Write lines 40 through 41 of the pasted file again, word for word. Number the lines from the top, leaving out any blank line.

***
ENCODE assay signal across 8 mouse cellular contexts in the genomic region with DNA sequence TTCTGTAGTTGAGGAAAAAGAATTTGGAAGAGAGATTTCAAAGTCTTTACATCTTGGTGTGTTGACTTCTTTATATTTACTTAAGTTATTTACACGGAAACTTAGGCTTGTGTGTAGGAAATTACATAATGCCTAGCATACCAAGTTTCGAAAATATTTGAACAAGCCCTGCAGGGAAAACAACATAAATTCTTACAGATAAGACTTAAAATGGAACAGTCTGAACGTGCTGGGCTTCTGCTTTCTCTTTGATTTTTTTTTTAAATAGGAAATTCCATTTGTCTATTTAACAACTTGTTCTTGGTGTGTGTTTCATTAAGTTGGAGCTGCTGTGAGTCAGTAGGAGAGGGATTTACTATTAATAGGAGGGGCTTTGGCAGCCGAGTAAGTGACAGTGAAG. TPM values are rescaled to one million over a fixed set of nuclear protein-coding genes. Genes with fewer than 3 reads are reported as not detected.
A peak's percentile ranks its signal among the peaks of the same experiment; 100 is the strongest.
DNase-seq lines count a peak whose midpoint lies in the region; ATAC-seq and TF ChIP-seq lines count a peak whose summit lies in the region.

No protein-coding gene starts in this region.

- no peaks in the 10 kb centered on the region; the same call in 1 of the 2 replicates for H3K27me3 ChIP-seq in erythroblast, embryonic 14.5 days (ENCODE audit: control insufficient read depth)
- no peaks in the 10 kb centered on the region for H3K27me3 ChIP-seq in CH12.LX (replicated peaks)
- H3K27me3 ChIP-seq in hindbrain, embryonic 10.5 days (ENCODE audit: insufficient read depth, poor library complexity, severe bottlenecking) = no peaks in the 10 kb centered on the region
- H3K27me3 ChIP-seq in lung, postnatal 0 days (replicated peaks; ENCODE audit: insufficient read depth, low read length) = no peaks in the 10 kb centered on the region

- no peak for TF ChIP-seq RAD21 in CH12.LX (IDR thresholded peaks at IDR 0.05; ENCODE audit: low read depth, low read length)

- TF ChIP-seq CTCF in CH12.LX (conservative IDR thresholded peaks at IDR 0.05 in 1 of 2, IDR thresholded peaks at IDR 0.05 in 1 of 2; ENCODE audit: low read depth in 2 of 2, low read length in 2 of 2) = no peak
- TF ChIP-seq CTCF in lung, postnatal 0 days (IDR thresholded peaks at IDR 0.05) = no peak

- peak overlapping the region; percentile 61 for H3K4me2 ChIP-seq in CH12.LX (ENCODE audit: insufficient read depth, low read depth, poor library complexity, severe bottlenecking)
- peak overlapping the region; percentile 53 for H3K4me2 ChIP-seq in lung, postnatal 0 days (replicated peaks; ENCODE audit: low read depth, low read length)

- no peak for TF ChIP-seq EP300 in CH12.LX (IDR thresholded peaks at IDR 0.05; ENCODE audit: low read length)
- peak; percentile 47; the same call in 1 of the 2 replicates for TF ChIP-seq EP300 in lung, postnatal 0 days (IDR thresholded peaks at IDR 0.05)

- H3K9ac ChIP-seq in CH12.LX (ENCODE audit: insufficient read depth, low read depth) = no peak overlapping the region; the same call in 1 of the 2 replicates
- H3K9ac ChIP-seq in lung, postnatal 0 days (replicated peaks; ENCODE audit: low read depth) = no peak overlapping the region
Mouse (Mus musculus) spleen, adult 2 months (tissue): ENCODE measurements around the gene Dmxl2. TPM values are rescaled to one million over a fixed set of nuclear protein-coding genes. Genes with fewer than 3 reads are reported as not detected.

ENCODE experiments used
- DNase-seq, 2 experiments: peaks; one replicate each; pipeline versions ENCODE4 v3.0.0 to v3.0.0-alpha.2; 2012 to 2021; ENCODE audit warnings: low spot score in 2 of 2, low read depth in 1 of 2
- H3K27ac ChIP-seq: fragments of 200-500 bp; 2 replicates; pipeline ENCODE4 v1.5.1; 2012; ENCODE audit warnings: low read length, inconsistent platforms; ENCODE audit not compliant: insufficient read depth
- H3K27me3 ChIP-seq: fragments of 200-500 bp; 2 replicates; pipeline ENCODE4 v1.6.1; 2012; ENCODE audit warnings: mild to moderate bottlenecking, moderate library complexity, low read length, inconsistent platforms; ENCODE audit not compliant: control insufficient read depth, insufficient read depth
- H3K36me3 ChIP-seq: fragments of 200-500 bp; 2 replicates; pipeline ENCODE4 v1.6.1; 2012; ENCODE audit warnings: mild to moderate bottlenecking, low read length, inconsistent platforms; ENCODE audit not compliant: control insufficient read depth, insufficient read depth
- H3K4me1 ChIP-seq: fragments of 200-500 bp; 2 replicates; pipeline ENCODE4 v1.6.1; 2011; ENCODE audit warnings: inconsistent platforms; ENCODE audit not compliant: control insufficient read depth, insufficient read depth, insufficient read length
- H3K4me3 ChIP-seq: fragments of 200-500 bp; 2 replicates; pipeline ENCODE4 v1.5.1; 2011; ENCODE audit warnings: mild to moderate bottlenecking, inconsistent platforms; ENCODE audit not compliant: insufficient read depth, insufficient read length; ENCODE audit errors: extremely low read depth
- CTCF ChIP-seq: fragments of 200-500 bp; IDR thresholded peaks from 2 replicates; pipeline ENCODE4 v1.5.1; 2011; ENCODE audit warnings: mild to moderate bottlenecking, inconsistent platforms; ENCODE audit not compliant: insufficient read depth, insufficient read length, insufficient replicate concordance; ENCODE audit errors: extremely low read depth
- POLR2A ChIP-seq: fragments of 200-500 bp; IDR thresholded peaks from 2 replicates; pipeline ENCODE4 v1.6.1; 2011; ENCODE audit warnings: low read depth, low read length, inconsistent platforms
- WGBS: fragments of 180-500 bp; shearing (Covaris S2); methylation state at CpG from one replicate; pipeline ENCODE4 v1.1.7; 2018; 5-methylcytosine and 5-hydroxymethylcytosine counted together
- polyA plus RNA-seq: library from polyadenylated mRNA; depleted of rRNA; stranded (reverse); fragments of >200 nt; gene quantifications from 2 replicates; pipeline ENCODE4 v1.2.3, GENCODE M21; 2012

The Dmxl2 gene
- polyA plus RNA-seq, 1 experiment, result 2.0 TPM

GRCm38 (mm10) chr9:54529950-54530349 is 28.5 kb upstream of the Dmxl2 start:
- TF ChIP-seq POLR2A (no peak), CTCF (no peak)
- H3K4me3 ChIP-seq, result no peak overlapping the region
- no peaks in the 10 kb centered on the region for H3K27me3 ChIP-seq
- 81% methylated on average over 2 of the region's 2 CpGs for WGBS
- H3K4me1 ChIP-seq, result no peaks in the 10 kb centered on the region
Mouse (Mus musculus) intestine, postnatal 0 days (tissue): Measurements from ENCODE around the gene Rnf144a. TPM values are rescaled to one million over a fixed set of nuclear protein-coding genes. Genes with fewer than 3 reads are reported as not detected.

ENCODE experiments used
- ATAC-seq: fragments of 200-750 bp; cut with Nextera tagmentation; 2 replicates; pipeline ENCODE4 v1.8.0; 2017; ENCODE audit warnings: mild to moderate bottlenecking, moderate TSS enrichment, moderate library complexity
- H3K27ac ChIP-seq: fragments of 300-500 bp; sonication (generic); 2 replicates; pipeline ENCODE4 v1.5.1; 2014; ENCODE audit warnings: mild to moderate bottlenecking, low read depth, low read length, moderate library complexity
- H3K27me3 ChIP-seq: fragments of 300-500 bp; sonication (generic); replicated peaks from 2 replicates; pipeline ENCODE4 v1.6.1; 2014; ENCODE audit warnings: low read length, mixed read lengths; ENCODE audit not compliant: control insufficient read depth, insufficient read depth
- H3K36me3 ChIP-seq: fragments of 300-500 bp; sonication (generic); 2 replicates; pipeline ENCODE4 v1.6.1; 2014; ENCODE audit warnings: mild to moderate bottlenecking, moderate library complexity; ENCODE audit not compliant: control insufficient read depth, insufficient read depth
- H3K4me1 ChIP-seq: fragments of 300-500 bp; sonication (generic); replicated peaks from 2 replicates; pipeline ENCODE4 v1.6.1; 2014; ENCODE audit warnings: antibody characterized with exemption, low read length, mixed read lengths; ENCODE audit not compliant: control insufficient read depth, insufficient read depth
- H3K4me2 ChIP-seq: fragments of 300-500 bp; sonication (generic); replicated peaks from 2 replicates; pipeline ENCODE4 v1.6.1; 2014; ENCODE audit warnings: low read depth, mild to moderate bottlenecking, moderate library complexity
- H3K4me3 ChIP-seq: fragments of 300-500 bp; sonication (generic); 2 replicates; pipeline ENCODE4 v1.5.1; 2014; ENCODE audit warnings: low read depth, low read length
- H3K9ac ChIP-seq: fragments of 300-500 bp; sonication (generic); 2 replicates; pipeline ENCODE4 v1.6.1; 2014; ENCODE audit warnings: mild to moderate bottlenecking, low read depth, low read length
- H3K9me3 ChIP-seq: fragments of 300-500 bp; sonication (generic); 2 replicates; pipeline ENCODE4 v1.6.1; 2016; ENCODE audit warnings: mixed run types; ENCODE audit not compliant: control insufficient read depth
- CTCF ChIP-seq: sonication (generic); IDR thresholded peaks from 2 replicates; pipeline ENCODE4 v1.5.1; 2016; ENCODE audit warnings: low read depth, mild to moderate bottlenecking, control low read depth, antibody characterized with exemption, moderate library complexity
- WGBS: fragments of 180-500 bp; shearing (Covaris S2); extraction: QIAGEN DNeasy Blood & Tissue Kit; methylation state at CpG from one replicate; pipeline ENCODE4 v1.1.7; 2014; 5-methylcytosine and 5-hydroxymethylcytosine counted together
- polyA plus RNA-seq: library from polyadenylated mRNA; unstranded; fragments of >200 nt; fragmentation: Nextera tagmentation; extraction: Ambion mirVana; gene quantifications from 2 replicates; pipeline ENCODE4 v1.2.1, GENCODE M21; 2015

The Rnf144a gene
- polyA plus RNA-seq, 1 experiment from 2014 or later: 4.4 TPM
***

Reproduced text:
- ATAC-seq: fragments of 200-750 bp; cut with Nextera tagmentation; 2 replicates; pipeline ENCODE4 v1.8.0; 2017; ENCODE audit warnings: mild to moderate bottlenecking, moderate TSS enrichment, moderate library complexity
- H3K27ac ChIP-seq: fragments of 300-500 bp; sonication (generic); 2 replicates; pipeline ENCODE4 v1.5.1; 2014; ENCODE audit warnings: mild to moderate bottlenecking, low read depth, low read length, moderate library complexity